I needed to change money in Venezuela. My driver knew a guy who knew a guy who knew someone who would help me get some Venezuelan money at a rate of 210 bolivars to the dollar. With a beer costing just 25 bolivars and a bed starting at 300 bolivars this seemed like a pretty good deal to me.
I waited in a local shop, bored, watching the ceiling fan go round and round in a pathetic attempt to banish to heat. I had just 500 bolivars, approximately $2, left in my wallet so ideally I needed to change money today. If I couldn’t, it was hardly a disaster, with just one dollar I could buy four beers, jump in a taxi, snack on half a dozen empanadas and still have change for an ice cream.
Venezuela was budget backpacking at it’s best, I could live like a king for under $50 a week. Even an internal flight would only set me back around $6.
A man in a dark suit appeared, hurriedly walked towards the store, a grocery bag clutched firmly under one arm. He rushed in and bade the proprietor close the door. A rent-a-thug stood nearby with what looked like a metal chair leg in one hand, watching me carefully. The harassed-looking money changer emptied the grocery bag onto the tabletop. Coloured bills spilled across the table towards me, I had nearly one thousand bills to count. I handed over a single hundred dollar bill I had hidden in a photo album months before and began the laborious task of tying up the notes with elastic bands, I needed over a dozen. Nobody had told me it would be this complicated to change money in Venezuela…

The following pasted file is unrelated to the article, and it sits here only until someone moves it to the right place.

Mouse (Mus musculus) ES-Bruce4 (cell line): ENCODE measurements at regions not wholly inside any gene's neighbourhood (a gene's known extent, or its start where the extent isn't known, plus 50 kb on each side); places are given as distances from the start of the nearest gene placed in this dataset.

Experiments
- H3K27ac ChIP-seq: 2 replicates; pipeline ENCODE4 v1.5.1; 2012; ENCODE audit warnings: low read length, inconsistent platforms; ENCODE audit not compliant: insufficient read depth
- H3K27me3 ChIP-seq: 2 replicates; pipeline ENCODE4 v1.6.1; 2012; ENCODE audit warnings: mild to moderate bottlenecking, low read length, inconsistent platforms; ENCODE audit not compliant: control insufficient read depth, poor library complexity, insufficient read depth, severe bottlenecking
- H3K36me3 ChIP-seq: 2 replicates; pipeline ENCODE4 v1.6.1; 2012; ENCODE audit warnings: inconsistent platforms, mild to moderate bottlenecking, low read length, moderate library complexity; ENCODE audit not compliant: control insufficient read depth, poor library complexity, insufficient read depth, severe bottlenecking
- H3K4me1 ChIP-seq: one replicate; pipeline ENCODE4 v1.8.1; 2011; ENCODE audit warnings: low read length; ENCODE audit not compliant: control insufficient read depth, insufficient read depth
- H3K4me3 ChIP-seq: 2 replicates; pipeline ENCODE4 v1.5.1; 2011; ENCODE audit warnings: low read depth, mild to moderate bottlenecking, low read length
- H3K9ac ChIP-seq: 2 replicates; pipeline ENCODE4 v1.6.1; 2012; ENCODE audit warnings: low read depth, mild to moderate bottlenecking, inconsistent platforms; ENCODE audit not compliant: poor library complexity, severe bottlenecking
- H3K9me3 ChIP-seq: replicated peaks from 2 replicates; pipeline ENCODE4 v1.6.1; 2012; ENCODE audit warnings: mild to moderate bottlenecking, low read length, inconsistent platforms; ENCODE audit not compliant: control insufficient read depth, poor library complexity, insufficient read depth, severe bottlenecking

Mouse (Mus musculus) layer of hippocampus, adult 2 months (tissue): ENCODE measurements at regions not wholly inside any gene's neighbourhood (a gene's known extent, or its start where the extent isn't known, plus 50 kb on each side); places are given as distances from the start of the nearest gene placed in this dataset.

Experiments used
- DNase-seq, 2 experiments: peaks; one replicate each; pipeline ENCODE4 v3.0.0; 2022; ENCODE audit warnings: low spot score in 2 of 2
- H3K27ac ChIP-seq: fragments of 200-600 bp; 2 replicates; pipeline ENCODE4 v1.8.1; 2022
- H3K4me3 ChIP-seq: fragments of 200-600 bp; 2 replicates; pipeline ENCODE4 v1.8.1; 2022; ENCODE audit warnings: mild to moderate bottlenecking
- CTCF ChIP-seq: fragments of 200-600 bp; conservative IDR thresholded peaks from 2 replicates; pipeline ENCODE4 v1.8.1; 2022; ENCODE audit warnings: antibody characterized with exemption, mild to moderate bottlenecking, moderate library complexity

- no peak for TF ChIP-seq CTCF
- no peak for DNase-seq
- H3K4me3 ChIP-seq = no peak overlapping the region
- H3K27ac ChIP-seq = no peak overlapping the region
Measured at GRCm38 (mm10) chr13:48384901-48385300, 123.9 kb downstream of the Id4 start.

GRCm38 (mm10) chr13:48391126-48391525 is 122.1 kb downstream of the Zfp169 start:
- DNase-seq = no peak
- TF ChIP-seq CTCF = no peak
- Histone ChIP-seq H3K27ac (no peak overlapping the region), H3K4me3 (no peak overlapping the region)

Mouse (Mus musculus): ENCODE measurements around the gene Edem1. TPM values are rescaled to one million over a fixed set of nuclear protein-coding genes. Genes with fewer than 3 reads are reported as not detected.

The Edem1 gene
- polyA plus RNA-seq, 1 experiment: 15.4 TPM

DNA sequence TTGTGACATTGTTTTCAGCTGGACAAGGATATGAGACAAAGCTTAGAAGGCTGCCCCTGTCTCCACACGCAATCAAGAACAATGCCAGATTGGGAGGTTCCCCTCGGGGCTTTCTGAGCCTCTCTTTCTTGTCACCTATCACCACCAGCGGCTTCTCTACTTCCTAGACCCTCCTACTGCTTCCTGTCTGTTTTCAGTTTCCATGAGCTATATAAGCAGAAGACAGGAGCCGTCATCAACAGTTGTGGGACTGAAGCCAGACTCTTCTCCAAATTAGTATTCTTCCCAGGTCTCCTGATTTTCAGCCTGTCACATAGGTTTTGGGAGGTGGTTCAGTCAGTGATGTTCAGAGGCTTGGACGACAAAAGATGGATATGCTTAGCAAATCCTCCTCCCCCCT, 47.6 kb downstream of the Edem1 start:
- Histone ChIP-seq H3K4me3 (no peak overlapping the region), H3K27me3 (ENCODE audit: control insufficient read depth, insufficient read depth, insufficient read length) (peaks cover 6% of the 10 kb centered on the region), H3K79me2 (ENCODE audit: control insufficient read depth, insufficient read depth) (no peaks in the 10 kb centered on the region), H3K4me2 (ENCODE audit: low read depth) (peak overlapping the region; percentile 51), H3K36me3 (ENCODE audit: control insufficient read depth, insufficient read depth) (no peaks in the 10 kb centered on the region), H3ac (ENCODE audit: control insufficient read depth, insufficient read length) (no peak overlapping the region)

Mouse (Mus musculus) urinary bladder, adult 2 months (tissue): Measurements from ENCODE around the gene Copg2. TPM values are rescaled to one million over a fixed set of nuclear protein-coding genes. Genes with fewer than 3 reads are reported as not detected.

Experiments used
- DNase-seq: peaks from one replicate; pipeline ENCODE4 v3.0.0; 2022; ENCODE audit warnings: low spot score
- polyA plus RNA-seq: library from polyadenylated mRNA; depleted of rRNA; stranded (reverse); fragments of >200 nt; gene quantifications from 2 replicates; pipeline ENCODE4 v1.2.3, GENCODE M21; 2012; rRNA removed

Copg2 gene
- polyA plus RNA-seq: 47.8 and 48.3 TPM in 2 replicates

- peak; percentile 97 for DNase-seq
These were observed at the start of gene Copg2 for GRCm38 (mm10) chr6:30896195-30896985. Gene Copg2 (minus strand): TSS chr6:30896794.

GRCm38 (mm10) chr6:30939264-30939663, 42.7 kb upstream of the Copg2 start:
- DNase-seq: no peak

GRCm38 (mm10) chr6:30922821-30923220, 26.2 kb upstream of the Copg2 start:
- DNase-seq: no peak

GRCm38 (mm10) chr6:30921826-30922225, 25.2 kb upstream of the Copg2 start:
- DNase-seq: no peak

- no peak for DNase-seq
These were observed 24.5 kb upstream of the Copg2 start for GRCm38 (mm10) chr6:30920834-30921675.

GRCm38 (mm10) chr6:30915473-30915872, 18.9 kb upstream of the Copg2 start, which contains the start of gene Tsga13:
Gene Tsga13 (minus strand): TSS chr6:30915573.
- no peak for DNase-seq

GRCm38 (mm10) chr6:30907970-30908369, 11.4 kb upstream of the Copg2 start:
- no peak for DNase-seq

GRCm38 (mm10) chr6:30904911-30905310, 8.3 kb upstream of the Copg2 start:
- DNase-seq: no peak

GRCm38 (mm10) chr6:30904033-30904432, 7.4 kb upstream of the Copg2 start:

If you’re in Venezuela and keen to change money yourself, be sure to check out dolartoday.com which gives you an idea of the black market rate for dollars and euros; you will never get the rate portrayed here but should aim for around 20-30 bolivars less than this. The rate changes drastically, in just one month in Venezuela I changed dollars for between 170 and 230 bolivars a pop. These days, it’s over 4000 bolivars to the dollar… With rates like these, the country is unbelievably cheap so try not to be too much of a hard-ass on the people you’re changing with; exchanging bolivars for dollars is one of the few ways Venezuelans can protect their savings.
When carrying dollars in Venezuela, be extremely careful to conceal them properly. There have been many reports of foreigners being shaken down by the police, especially at road-blocks and border crossings. For this trip; I carried $200 hidden in a fold in my belt as well as more dollars concealed between two laminated photographs (which had to be cut open) in my ‘photo book’ from home to show to curious folks I may meet on the road. In the end, I barely even spent $300 in a month in Venezuela even though I had to hire a guide for trekking on two occasions!